And this affinity for anti-Semitism, this deficiency of the intellectual class, is no doubt the motivation behind some faculty. But to equate modern campus administrators, who have struggled through the intellectual demands and rigorous scholarly challenges required to get a doctorate in education administration, with the intellectual classes in Germany and America of the early twentieth century is to insult the philosophical craft of the framers of National Socialism.
Rather, our campuses are now run by what the Yugoslav political theoretician Milovan Djilas would recognize as a New Class — a class of second-raters and bureaucrats, the people who do not think but implement. To remotely suggest that these people are capable of framing an ideology rather than just parroting one is to see them as having creative gifts they are neither capable of possessing nor desiring.
What they respond best to is political pressure. That they understand. At one university with which I am very familiar, the African American faculty and staff held a demonstration outside the administration building every year for one hour. Dumbfounded, I asked one of my African American colleagues why they did this given that the administration bent over backwards to respond to their demands. My colleague uttered these profound and politically insightful words, “It is necessary to remind them that we are still here and still capable of mobilizing should the need arise.”
But the Jews are not anywhere on campus. The professional organizations have abandoned the campus. The campus has been ceded to Hillel. And each campus Hillel has a different orientation and different set of strategies when it comes to issues of Israel and anti-Semitism. For years, Berkeley’s Hillel refused to display an Israeli flag in the lobby, didn’t celebrate Passover, but did celebrate Cinco de Mayo. Hillel at Berkeley has what is called an inclusive policy; all are welcome. So, while Berkeley Hillel is in the forefront of combating the campus’s anti-Israel boycott, divestment, and sanctions campaign, Hillel is also the meeting place for Jewish students who support that cause and work prominently with Students for Justice in Palestine to implement it.
When it comes to anti-Semitism, what the Gletkins of the administrative class know is that the major Jewish organizations, generally, will be absent. This is why it was possible for five administrators at UC, Davis to stand by and watch while Jewish students were kept from going to class and assaulted by a group of Muslims and their leftist allies setting up mock checkpoints in one of the classroom buildings. Imagine if a bunch of white supremacists kept black students from going to class and administrators were found to have stood by and watched with bemusement. They’d be looking for new jobs. But to date, there has been no disciplinary action taken against them, and there is not going to be. Anti-Semitism in the University of California system is looking more and more like anti-Semitism in 1930s Germany.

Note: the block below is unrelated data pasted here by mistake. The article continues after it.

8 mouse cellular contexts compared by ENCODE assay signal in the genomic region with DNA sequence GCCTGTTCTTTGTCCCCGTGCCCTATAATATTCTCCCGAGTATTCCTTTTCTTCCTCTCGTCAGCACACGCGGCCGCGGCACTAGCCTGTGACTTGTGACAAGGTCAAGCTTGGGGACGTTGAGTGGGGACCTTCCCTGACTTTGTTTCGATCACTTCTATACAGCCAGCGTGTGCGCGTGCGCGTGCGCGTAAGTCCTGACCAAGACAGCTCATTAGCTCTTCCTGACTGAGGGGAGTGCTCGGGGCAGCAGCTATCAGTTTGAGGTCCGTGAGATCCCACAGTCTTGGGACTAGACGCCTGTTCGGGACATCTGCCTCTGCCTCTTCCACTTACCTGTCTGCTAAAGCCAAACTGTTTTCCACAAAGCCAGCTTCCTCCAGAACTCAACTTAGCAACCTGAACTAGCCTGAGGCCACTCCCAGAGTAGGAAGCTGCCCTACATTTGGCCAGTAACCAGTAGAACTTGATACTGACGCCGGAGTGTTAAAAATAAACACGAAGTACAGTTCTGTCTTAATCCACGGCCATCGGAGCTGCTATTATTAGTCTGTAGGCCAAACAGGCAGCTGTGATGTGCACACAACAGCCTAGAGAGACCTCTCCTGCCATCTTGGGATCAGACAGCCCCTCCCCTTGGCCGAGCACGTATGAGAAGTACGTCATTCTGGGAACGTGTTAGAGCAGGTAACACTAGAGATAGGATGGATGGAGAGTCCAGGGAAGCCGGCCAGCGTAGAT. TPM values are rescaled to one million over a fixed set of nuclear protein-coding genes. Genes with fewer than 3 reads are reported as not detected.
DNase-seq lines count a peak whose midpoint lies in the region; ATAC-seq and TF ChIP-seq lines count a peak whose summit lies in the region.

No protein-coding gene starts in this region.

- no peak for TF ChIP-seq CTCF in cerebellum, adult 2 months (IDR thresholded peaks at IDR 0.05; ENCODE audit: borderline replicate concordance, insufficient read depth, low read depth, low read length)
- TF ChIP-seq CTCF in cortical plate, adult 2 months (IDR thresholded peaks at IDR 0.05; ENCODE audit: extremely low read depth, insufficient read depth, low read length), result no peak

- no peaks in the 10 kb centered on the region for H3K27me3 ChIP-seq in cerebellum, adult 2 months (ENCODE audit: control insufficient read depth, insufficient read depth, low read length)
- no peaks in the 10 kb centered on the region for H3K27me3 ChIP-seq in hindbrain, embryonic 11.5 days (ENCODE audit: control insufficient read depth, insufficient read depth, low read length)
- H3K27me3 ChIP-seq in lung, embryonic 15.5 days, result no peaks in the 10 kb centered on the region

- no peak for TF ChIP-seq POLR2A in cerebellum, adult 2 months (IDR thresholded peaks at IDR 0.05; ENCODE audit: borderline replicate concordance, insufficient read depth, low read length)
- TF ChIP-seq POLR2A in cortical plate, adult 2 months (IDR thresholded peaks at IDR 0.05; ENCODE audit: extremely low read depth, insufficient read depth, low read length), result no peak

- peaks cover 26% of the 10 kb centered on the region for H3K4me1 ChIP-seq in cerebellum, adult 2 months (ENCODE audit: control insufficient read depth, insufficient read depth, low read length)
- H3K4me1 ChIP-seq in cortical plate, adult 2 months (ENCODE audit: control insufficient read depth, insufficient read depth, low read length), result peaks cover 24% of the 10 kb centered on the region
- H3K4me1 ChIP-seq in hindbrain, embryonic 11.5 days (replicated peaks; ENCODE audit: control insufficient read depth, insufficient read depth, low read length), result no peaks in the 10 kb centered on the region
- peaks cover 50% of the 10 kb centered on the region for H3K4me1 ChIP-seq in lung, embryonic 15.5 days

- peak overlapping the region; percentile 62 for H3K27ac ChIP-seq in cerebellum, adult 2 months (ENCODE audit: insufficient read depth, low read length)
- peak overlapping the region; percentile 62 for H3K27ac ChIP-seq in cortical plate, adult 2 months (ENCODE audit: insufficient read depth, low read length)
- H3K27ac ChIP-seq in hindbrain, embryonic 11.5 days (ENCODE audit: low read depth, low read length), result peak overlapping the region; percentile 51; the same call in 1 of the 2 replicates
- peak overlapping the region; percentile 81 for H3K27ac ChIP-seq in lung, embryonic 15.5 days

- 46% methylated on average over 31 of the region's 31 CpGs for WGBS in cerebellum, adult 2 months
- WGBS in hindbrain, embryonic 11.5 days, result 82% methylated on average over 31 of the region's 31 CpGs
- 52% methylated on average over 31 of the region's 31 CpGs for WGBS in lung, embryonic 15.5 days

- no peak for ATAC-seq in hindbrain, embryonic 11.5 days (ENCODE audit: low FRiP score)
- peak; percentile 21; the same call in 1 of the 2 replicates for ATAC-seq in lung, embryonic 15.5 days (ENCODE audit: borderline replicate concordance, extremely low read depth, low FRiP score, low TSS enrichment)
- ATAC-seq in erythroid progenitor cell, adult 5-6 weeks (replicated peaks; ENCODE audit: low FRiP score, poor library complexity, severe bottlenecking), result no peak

Into this political treacherous minefield our two women of valor, two modern-day Deborahs, have entered, exposing the incidents, writing administrators, documenting their efforts, and successfully getting approved a complaint filed with the Civil Rights Division of the Department of Justice asking for an investigation into anti-Semitism at the University of California. And while they have broad support in the community among the activists and some rabbis and congregations, the Jewish organizations are like the three Israelite tribes who refused to follow Deborah into battle. They are conspicuous by their absence, so conspicuous that our Deborahs are ignored by the administration and denounced with the common, overworked, and meaningless neologism of radical Islam, as Islamophobics. Of course, a phobia is an irrational fear. There is nothing irrational about the fear Jewish students have of harassment, intimidation, and the scurrilous display of anti-Semitic symbols. They are all too real.
For having the courage to stand up to anti-Semites, to go where the major Jewish organizations remain reluctant to go, Tammi Benjamin has been condemned by the student senates of the UC campuses of Berkeley, Santa Barbara, Davis, and Irvine, the latter to be expected as it is a hotbed for radical Islam, a place where Jewish students have been made to feel uncomfortable and unwanted, despite administrative statements to the contrary.
Professor Leila Beckwith is retired but Tammi Benjamin is an untenured instructor, whose position is vulnerable. Moreover, she has become the subject of an organized hate campaign on YouTube. If she were African American or Latino, the administration would come to her aid and assure that the campus organizations behind these campaigns were subjected to the university’s harassment policies. But Tammi Benjamin is a Jew, and none of the major Jewish organizations are joining in the fight to protect what easily could be more than her career but her very safety.
In the Song of Deborah (Judges 5), the three tribes that failed to join in the fight against the Canaanites are cursed. So too should be those in our community organizations who abandon our women of valor.